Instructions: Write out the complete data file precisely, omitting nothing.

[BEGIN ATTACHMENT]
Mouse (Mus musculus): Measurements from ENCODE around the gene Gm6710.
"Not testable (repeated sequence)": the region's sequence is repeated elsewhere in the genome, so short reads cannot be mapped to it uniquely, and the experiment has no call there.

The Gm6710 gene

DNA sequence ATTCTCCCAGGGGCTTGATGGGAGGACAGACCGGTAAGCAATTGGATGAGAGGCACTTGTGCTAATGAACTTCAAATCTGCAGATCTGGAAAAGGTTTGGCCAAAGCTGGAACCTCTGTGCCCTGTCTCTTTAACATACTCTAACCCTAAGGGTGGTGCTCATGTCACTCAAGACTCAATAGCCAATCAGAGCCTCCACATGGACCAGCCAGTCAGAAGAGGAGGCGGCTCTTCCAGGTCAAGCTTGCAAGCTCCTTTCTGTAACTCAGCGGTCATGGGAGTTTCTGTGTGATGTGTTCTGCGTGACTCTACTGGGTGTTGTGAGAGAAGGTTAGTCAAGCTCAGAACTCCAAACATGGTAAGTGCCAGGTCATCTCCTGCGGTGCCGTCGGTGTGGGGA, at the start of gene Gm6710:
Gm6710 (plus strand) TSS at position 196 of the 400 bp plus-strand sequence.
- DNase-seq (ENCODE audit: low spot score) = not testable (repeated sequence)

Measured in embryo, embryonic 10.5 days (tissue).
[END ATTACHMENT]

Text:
Mouse (Mus musculus): Measurements from ENCODE around the gene Gm6710.
"Not testable (repeated sequence)": the region's sequence is repeated elsewhere in the genome, so short reads cannot be mapped to it uniquely, and the experiment has no call there.

The Gm6710 gene

DNA sequence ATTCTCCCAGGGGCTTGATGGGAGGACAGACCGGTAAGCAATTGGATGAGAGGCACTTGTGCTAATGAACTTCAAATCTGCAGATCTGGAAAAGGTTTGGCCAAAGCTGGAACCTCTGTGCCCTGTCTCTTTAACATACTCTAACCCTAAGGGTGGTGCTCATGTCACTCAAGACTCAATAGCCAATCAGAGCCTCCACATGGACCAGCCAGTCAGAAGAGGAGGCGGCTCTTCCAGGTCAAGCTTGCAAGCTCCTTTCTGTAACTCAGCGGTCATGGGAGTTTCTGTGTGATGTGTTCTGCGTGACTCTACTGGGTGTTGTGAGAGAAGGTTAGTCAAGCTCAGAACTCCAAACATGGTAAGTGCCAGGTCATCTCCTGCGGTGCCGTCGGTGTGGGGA, at the start of gene Gm6710:
Gm6710 (plus strand) TSS at position 196 of the 400 bp plus-strand sequence.
- DNase-seq (ENCODE audit: low spot score) = not testable (repeated sequence)

Measured in embryo, embryonic 10.5 days (tissue).